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‘Moma Cass’ receives star on Hollywood Walk of Fame


A star on the Hollywood Walk of Fame was unveiled this week honoring the late singer “Moma” Cass Elliot, fulfilling a longtime quest by the daughter of the member of the Rock & Roll Hall of Fame pop group, The Mamas & the Papas.

Bandmate Michelle Phillips and John Sebastian, an original member of the Rock and Roll Hall of Fame rock band Lovin’ Spoonful, were scheduled to speak at the Monday ceremony at 7065 Hollywood Blvd. between La Brea and Sycamore avenues.

Elliot’s daughter Owen Elliot-Kugell, and the singer’s sister, singer-turned-attorney Leah Kunkel, accepted the star on behalf of the family.

The Hollywood Walk of Fame’s selection committee approved Elliot-Kugell’s application for a star for her mother in 2015. She had not been previously nominated, according to Ana Martinez, producer of the Hollywood Walk of Fame.

The star is the 2,735th since the completion of the Walk of Fame in 1961 with the first 1,558 stars.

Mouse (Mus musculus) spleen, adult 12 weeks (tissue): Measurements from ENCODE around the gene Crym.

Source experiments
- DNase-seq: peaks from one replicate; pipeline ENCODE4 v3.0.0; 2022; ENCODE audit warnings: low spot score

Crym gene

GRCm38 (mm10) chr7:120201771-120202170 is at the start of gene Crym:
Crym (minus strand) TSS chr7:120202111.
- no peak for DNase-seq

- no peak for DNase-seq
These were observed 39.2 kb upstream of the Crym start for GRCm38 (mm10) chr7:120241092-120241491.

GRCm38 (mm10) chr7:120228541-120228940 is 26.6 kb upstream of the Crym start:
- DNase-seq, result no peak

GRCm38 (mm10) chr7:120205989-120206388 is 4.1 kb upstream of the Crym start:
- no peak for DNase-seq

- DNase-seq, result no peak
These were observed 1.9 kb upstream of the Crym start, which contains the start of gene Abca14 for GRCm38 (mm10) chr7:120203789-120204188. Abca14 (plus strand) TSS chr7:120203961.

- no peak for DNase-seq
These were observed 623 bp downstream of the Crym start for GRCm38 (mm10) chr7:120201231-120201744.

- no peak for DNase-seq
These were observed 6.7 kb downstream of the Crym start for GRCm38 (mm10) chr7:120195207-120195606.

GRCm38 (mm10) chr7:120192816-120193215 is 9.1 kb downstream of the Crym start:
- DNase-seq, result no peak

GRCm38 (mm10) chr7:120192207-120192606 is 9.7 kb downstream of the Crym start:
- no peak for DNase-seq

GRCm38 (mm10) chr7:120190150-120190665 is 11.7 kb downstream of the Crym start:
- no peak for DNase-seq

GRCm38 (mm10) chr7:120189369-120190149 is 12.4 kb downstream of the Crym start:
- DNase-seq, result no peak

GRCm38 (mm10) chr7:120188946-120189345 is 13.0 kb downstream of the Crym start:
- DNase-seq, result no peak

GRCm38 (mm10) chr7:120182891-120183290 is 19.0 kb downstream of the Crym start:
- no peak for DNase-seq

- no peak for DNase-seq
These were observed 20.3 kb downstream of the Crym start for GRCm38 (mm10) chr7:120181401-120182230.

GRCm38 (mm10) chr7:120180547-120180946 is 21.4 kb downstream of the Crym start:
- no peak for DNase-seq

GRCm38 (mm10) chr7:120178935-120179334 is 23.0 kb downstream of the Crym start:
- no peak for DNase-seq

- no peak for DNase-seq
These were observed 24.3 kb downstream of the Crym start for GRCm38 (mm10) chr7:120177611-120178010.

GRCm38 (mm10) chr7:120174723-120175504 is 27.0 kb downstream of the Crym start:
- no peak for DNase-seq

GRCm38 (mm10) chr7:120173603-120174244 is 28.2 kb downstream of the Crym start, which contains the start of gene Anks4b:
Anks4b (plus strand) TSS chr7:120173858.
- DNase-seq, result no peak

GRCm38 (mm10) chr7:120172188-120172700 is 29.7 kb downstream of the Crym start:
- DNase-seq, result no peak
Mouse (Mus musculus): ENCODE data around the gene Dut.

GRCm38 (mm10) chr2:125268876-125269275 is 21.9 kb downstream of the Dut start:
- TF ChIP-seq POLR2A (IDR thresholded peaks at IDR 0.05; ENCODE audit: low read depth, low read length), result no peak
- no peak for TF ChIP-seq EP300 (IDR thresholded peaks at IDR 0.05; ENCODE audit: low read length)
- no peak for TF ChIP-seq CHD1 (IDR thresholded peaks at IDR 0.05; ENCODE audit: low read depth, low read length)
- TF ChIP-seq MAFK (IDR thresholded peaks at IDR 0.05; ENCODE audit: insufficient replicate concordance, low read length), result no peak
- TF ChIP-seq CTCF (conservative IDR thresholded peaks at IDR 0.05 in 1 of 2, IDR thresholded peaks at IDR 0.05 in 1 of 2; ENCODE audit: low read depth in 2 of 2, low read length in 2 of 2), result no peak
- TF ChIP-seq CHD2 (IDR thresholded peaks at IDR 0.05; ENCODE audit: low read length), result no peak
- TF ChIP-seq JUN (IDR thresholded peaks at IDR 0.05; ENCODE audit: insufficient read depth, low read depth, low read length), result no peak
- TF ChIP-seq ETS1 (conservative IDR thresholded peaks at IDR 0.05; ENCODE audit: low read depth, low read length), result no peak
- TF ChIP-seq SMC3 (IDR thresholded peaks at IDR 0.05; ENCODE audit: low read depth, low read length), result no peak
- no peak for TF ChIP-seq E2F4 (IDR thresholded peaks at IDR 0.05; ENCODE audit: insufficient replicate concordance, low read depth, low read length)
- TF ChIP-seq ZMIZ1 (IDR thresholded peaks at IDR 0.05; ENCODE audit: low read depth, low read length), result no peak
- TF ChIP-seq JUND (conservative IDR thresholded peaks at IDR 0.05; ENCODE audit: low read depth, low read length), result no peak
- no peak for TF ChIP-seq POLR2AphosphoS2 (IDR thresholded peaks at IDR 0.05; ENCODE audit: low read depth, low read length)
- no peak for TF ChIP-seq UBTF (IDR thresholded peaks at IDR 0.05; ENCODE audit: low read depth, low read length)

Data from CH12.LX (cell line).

Born Ellen Naomi Cohen on Sept. 19, 1941, in Baltimore, Elliot initially sought a career in theater, including auditioning for the role of Miss Marmelstein in the 1962 Broadway musical, “I Can Get It For You Wholesale,” according to the biography on her website, The role went to an actress with no previous Broadway experience–Barbra Streisand.

In 1963, Elliot, Tim Rose and John Brown formed a folk trio initially known as the Triumvirate, later known as The Big 3, who recorded two albums and appeared on “The Tonight Show” and the variety shows “Hootenanny” and “The Danny Kaye Show.”

The group would become Cass Elliot and The Big 3, which included singer Denny Doherty, and later The Mugwumps, who released a single for Warner Bros. Records.

In mid-1965, Elliot joined Doherty, Phillips and her husband John, who had been performing as the New Journeymen, to form The Mamas & the Papas.

The group’s first album “If You Can Believe Your Eyes and Ears,” was released on Feb. 28, 1966. The album included “Monday, Monday,” which brought the group its only four Grammy nominations, and a win for best contemporary rock ‘n’ roll group performance. Their other hits included “California Dreamin,”’ “Dream a Little Dream of Me,” “Creeque Alley” and “Dedicated to the One I Love.”

Elliot died of a heart attack on July 29, 1974, at age 32 following a series of sold-out performances at the London Palladium.